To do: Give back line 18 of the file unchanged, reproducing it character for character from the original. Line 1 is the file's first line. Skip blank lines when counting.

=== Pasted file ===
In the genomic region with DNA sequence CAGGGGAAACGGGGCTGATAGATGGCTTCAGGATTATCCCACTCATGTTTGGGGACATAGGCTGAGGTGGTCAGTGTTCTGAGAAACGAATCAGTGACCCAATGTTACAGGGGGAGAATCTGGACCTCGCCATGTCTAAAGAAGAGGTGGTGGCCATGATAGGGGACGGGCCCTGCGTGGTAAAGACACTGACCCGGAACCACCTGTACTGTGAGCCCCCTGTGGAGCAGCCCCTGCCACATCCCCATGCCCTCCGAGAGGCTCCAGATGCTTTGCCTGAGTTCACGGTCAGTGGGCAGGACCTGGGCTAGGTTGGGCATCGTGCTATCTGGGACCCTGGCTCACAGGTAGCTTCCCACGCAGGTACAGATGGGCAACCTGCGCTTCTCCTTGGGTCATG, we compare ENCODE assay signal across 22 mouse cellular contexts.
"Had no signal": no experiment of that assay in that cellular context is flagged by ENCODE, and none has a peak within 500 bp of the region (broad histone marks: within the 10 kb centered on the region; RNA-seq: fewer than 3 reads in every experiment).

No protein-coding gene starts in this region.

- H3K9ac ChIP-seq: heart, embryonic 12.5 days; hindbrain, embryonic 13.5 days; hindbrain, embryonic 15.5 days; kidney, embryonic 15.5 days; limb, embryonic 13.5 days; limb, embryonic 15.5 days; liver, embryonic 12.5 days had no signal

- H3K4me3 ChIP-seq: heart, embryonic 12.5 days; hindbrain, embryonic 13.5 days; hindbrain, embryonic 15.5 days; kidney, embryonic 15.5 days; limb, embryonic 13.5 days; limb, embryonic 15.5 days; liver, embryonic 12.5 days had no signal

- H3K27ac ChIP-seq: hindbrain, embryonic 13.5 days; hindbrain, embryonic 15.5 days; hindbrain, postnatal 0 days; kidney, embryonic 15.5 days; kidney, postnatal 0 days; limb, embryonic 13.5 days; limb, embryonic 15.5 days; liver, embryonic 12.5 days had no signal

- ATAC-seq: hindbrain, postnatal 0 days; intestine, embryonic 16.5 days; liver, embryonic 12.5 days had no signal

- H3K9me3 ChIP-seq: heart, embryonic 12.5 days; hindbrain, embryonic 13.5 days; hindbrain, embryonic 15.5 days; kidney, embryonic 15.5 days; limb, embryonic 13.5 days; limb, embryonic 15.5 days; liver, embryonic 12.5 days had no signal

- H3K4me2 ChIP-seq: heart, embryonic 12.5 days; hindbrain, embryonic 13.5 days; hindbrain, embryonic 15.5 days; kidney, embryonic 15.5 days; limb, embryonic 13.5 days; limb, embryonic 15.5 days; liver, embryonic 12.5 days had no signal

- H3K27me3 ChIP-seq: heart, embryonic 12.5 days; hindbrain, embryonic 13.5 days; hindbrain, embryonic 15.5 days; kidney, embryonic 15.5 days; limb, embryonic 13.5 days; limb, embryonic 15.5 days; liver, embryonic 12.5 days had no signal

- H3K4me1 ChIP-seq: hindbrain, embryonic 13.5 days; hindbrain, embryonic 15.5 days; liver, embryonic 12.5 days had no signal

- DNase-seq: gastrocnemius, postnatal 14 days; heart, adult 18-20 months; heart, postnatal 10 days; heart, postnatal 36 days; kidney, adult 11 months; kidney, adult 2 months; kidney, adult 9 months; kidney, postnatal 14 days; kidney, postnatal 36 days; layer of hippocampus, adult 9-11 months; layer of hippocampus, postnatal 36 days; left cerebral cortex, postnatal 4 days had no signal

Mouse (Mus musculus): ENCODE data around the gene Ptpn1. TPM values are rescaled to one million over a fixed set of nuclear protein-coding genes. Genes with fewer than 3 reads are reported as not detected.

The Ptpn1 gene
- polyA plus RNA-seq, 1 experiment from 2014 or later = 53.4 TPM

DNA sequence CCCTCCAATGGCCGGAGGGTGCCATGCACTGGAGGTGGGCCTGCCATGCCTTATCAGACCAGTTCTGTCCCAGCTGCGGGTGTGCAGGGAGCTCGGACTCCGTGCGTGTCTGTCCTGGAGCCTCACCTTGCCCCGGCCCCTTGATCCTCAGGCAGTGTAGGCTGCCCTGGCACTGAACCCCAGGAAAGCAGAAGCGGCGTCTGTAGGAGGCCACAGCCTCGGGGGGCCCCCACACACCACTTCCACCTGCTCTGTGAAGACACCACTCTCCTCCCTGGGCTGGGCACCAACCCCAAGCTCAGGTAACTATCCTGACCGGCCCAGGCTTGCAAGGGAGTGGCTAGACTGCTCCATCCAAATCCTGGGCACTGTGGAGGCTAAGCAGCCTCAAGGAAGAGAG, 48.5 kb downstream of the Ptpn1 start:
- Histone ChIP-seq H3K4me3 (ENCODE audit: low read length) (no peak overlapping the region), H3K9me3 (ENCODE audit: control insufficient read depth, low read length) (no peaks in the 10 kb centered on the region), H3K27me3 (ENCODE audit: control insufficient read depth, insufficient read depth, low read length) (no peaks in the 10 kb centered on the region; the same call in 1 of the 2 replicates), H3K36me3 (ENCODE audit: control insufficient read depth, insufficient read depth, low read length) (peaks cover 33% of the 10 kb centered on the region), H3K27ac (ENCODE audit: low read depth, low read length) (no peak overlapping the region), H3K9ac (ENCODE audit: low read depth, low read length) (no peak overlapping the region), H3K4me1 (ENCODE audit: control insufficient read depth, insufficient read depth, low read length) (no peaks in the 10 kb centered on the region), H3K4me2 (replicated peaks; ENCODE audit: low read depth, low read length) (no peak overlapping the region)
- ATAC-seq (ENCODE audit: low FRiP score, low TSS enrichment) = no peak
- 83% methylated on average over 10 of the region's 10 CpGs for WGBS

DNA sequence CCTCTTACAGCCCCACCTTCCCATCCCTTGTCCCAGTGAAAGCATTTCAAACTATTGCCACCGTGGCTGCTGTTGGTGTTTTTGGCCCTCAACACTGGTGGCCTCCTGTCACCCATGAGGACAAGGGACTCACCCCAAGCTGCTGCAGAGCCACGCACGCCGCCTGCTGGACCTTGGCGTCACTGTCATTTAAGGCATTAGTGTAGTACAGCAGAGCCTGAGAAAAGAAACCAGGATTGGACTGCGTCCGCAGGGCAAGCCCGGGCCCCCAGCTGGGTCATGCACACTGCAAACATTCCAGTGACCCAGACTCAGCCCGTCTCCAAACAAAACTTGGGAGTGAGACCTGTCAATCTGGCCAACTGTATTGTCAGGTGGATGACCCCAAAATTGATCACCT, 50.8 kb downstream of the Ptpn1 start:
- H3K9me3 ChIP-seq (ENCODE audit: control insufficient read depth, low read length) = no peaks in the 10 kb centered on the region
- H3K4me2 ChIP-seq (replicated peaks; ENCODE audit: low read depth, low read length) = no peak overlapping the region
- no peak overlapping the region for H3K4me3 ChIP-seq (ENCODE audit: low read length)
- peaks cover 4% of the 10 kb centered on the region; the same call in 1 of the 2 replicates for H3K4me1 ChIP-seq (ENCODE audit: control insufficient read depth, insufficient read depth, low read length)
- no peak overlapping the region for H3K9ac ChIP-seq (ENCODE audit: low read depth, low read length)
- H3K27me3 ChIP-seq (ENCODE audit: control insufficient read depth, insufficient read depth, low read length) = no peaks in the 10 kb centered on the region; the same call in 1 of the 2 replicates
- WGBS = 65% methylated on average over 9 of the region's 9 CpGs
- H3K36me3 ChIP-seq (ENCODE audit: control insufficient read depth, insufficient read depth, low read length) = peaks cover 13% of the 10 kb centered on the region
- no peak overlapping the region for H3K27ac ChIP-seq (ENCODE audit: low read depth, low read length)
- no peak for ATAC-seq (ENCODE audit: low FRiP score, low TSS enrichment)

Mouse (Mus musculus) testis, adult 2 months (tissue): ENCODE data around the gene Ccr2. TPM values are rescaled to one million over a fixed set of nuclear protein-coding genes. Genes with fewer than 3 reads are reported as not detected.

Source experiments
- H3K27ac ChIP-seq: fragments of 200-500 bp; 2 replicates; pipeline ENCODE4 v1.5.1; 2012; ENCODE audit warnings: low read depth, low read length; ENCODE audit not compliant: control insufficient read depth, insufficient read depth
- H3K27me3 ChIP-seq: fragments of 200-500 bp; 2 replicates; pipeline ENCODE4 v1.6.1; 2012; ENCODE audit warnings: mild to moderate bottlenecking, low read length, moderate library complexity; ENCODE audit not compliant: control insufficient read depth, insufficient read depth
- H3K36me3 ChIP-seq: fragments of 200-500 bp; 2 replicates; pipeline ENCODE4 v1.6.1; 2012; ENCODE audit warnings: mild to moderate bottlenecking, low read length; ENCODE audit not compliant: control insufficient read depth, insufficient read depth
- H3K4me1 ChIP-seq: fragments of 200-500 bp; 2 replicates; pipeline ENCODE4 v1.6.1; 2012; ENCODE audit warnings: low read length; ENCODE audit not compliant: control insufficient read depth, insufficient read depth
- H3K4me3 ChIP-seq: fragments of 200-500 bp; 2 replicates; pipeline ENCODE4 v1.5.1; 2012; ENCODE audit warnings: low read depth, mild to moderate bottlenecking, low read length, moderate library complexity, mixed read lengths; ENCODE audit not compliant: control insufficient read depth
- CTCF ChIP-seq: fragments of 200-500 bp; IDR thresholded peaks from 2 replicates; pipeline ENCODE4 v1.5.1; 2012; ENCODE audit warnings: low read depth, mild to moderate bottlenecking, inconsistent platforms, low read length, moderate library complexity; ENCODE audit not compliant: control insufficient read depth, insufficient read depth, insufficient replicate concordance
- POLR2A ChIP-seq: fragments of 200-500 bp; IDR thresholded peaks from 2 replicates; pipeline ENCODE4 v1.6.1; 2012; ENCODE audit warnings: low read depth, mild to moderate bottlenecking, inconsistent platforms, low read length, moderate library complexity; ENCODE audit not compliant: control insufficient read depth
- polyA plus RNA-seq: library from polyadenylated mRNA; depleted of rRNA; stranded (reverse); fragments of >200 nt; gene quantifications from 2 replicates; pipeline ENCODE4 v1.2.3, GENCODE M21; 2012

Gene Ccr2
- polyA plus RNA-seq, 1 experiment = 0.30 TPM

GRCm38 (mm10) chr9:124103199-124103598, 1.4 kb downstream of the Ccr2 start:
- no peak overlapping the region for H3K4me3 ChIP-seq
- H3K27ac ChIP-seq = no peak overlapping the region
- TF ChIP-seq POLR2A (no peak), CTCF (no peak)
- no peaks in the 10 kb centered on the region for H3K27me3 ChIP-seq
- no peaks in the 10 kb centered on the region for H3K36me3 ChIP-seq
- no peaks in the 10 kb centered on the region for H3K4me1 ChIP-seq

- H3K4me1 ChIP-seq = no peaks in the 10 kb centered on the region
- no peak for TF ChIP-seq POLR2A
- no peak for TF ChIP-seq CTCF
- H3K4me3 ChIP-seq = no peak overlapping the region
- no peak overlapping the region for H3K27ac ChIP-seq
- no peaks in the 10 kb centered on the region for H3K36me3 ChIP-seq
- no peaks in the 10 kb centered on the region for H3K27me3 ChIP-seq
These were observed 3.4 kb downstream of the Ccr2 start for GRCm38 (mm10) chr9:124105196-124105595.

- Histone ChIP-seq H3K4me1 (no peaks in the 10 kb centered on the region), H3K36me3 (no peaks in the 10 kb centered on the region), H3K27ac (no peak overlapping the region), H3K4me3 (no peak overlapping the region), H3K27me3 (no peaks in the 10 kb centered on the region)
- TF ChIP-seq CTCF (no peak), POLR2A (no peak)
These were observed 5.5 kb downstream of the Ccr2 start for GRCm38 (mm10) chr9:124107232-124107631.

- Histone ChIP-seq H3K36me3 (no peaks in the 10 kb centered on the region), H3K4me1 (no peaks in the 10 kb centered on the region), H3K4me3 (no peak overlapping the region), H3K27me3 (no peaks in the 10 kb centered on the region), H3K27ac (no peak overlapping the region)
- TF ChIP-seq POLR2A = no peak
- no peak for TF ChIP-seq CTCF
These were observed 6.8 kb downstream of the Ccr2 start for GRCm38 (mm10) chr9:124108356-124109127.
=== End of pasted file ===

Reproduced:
- ATAC-seq (ENCODE audit: low FRiP score, low TSS enrichment) = no peak